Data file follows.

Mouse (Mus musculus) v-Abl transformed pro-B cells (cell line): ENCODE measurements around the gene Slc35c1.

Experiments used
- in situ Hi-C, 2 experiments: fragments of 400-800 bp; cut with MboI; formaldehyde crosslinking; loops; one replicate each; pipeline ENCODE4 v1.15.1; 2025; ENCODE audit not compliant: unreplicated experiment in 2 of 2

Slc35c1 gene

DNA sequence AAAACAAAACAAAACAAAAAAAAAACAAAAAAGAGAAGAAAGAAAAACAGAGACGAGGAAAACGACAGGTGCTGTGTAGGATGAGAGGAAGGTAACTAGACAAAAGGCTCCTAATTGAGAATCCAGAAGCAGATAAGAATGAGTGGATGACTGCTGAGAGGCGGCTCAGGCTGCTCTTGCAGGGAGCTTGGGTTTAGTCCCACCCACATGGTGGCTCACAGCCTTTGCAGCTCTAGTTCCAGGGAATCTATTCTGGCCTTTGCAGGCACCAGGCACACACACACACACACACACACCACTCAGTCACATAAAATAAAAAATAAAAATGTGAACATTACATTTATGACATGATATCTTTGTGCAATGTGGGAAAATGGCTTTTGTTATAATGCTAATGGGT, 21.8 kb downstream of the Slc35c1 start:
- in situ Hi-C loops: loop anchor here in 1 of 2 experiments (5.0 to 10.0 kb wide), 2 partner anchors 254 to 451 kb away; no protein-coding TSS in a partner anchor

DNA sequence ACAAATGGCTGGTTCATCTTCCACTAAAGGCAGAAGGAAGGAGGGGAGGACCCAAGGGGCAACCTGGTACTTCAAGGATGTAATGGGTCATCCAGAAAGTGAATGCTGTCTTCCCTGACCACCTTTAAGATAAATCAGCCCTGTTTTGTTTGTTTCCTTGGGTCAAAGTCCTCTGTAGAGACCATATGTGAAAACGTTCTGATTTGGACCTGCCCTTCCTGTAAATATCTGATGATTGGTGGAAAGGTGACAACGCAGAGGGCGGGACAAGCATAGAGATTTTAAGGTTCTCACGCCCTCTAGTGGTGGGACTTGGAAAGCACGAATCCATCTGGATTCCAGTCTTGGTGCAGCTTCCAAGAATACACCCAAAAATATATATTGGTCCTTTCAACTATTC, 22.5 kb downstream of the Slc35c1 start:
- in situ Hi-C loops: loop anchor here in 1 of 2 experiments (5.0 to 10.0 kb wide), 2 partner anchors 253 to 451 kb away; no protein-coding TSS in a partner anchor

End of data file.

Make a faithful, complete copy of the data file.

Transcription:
Mouse (Mus musculus) v-Abl transformed pro-B cells (cell line): ENCODE measurements around the gene Slc35c1.

Experiments used
- in situ Hi-C, 2 experiments: fragments of 400-800 bp; cut with MboI; formaldehyde crosslinking; loops; one replicate each; pipeline ENCODE4 v1.15.1; 2025; ENCODE audit not compliant: unreplicated experiment in 2 of 2

Slc35c1 gene

DNA sequence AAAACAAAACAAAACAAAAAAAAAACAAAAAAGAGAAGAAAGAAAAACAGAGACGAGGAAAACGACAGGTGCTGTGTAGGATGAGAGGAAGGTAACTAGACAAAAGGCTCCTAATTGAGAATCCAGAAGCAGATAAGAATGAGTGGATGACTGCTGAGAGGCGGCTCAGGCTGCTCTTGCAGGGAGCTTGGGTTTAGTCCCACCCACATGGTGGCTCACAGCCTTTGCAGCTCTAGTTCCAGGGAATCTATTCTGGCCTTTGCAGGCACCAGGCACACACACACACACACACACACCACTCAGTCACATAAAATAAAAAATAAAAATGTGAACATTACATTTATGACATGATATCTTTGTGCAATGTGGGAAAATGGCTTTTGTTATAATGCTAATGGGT, 21.8 kb downstream of the Slc35c1 start:
- in situ Hi-C loops: loop anchor here in 1 of 2 experiments (5.0 to 10.0 kb wide), 2 partner anchors 254 to 451 kb away; no protein-coding TSS in a partner anchor

DNA sequence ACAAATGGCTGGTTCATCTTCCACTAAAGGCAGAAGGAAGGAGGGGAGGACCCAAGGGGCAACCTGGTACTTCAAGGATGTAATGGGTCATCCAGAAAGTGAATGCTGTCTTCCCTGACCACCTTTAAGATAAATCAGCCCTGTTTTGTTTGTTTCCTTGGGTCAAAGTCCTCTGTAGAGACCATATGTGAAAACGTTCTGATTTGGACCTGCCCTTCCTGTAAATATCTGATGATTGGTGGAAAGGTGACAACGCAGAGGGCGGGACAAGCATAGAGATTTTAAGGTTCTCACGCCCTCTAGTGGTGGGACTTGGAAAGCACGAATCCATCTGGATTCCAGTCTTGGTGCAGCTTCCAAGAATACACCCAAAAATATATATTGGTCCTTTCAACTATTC, 22.5 kb downstream of the Slc35c1 start:
- in situ Hi-C loops: loop anchor here in 1 of 2 experiments (5.0 to 10.0 kb wide), 2 partner anchors 253 to 451 kb away; no protein-coding TSS in a partner anchor